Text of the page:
Monthly Archives: July 2017

Meeting the Needs of GT Students at the Secondary Level

gtchat 07182017 Secondary

In many school districts, the end of elementary school also signals the end of gifted programming as well. However, giftedness has been documented as existing across the lifespan. Mistakenly, too many in education have been slow to realize the significance of this or ignore it altogether.

What are the main obstacles to continuing GT programming at the secondary level? Most secondary GT programs are fed through existing primary programs; poor identification and lack of options weaken viability. GT programming must be supported by strong advocacy from faculty and administrators; sadly, something too often missing. Secondary scheduling, too, can be difficult for any student when so many factors are involved – available classes, faculty and facilities.

There are some innovative ways to include gifted classes in middle and high schools. Innovation needs to be based on acceptance that gifted classes should be demonstrably different from general education. Middle and high school GT classes reap the greatest benefit in standalone programming; both academically and social-emotionally.

How do you approach middle/high school students who weren’t challenged at elementary level? Teachers and parents shouldn’t shy away from providing remedial   or special skills classes to catch up GT students in specific areas. Professional development should be offered to teachers on identifying underachievers and/or 2E students.

What gets included in a GT student’s schedule should balance academics with passions; including the Arts. Students, parents and school personnel can make the best decisions when lines of communication are fully open.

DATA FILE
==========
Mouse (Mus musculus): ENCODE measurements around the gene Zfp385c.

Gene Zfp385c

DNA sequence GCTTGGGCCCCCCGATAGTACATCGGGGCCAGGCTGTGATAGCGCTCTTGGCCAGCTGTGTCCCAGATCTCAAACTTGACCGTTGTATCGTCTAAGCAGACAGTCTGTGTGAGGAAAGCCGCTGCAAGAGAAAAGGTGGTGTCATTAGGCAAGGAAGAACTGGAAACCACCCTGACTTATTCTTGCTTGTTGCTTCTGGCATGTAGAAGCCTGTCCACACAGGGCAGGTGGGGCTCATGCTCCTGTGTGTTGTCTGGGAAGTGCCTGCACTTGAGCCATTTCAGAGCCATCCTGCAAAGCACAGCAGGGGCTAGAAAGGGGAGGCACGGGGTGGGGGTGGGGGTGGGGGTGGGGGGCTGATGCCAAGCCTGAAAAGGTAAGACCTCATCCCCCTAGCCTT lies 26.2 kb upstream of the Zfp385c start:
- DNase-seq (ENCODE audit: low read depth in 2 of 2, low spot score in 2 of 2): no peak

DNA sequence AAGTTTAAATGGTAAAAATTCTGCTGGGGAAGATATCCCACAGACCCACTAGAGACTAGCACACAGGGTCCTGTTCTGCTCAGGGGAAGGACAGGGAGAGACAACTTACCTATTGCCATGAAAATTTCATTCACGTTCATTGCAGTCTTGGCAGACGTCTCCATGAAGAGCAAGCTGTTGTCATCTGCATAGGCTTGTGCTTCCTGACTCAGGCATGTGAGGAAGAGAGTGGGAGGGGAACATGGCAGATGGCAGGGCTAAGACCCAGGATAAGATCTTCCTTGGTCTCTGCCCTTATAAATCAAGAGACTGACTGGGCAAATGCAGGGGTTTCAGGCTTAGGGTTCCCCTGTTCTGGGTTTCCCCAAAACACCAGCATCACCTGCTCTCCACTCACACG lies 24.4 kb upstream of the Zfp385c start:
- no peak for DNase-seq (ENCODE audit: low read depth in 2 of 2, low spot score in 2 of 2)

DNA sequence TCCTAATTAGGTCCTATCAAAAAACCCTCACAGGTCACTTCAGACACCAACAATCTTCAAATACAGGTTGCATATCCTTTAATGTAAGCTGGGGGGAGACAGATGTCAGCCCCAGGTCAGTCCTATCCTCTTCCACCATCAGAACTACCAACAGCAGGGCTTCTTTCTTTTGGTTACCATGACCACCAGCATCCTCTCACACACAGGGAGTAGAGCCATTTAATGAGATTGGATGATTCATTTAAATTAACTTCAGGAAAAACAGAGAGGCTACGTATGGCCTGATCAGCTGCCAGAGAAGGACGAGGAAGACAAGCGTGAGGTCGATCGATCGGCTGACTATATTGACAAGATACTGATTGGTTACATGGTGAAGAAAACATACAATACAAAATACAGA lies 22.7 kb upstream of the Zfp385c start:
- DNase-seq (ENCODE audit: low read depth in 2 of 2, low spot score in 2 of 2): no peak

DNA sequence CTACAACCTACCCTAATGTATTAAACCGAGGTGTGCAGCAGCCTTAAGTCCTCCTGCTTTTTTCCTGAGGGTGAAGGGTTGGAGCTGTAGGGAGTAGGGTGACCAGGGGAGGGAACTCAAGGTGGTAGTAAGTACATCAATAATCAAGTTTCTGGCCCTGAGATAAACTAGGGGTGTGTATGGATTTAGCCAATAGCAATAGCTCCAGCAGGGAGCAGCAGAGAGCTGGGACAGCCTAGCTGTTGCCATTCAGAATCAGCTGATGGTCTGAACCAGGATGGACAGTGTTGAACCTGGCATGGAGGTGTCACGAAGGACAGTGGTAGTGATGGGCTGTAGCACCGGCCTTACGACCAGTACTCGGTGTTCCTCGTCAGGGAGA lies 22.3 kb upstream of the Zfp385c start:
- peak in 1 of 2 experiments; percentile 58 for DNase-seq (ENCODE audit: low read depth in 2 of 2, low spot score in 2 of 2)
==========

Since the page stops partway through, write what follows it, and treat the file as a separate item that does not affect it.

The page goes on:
Academic competitions can supplement a GT student’s schedule, but shouldn’t be considered a replacement. Many GT students love and thrive in academic competitions with intellectual peers; but it isn’t GT programming. For some of these students who lack a competitive spirit, it isn’t an answer at all.

Mentorships, internships and research projects can enhance GT programming, but not sufficient as standalone options. GT HS students should be engaged in college-level pursuits with adequate supports to ensure success. A transcript of the chat may be found at Storify.

Global #gtchat Powered by the Texas Association for the Gifted and Talented  is a weekly chat on Twitter. Join us Tuesdays at 8E/7C/6M/5P in the U.S. and Wednesdays at Noon NZST/10 AM AEST/1 AM UK  to discuss current topics in the gifted community and meet experts in the field. Transcripts of our weekly chats can be found at Storify. Our Facebook Page provides information on the chat and news & information regarding the gifted community. Also, checkout our Pinterest Page and Playlist on YouTube.

Head Shot 2014-07-14  About the authorLisa Conrad is the Moderator of Global #gtchat Powered        by TAGT and Social Media Manager of the Global #gtchat Community. She is a longtime  advocate for gifted children and also blogs at  Gifted Parenting Support. Lisa can be contacted at: gtchatmod@gmail.com

Links:

Uppervention: Meeting the Needs of Gifted & Talented Students

Meeting Needs of G&T Students: Case Study of Virtual Learning Lab in Rural Middle School (pdf)

Services for Secondary Students Who are Gifted Questions & Answers (pdf)

Tips for Teachers: Successful Strategies for Teaching Gifted Learners

Mentorship & Gifted Youth

The Myth of Gifted Curriculum: Rethinking Bloom’s Taxonomy (p. 6, pdf)

UK: Policy for Meeting the Needs of the Most Able, Gifted & Talented Boys (pdf)

Meeting the Needs of Gifted & Talented Students (Book Depository)

Attitudes of AP Teachers Meeting 21st Century Critical Thinking Needs of GT Secondary Students (pdf)

AP & IB Programs: A “Fit” for Gifted Learners?

2 Wrongs Don’t Make a Right: Sacrificing Needs of GT Ss Doesn’t Solve Society’s Unsolved Problems (pdf)

Educating Gifted Students in Middle School: A Practical Guide

How Are Districts Meeting the Needs of Gifted Students?

TX: GT Teacher Toolkit II Resources for teachers of G/T, AP and Pre-AP Classes

Placement in Talent Development (2000)

UT High School Professional Development

Cybraryman’s Multiple Intelligences and Multipotentiality Page

Cybraryman’s Growth Mindset Page

Do you have a Book to Share?

Photo courtesy of Pixabay    CC0 Public Domain

Graphic courtesy of Lisa Conrad.

Perfectionism A Practical Guide to Managing “Never Good Enough”

gtchat 07112017 Perfectionism